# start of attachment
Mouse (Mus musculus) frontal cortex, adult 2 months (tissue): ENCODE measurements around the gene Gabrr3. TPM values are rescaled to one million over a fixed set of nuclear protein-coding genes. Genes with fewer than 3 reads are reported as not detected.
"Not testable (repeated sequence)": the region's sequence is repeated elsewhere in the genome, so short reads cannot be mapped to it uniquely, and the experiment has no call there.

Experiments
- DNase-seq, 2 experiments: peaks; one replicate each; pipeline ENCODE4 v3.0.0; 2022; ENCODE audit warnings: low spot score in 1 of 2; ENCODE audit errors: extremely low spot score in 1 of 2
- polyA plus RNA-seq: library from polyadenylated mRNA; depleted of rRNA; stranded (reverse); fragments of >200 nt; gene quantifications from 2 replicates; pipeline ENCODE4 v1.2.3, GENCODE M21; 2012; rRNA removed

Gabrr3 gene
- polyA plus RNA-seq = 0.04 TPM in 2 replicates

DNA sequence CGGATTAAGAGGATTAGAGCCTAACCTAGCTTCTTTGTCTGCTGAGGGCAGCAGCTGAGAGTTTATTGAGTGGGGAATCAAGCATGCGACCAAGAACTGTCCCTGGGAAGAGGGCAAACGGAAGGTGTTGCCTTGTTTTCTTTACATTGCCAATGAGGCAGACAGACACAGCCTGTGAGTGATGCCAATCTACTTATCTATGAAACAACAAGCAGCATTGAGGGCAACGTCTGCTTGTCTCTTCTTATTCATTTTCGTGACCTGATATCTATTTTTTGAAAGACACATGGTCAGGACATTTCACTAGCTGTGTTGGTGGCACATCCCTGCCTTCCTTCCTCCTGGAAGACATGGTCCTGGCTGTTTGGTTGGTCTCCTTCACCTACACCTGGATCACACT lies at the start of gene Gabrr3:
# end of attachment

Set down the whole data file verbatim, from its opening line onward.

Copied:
Mouse (Mus musculus) frontal cortex, adult 2 months (tissue): ENCODE measurements around the gene Gabrr3. TPM values are rescaled to one million over a fixed set of nuclear protein-coding genes. Genes with fewer than 3 reads are reported as not detected.
"Not testable (repeated sequence)": the region's sequence is repeated elsewhere in the genome, so short reads cannot be mapped to it uniquely, and the experiment has no call there.

Experiments
- DNase-seq, 2 experiments: peaks; one replicate each; pipeline ENCODE4 v3.0.0; 2022; ENCODE audit warnings: low spot score in 1 of 2; ENCODE audit errors: extremely low spot score in 1 of 2
- polyA plus RNA-seq: library from polyadenylated mRNA; depleted of rRNA; stranded (reverse); fragments of >200 nt; gene quantifications from 2 replicates; pipeline ENCODE4 v1.2.3, GENCODE M21; 2012; rRNA removed

Gabrr3 gene
- polyA plus RNA-seq = 0.04 TPM in 2 replicates

DNA sequence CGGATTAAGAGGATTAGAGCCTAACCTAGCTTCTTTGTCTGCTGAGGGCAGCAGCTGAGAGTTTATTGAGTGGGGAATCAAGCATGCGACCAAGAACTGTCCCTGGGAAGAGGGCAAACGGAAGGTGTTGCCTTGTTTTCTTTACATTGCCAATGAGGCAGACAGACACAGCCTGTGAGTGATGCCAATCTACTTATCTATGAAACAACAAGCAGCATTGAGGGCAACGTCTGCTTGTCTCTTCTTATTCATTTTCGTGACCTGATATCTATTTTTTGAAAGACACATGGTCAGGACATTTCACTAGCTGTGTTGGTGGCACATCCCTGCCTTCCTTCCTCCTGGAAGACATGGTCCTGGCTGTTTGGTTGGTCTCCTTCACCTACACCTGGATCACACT lies at the start of gene Gabrr3: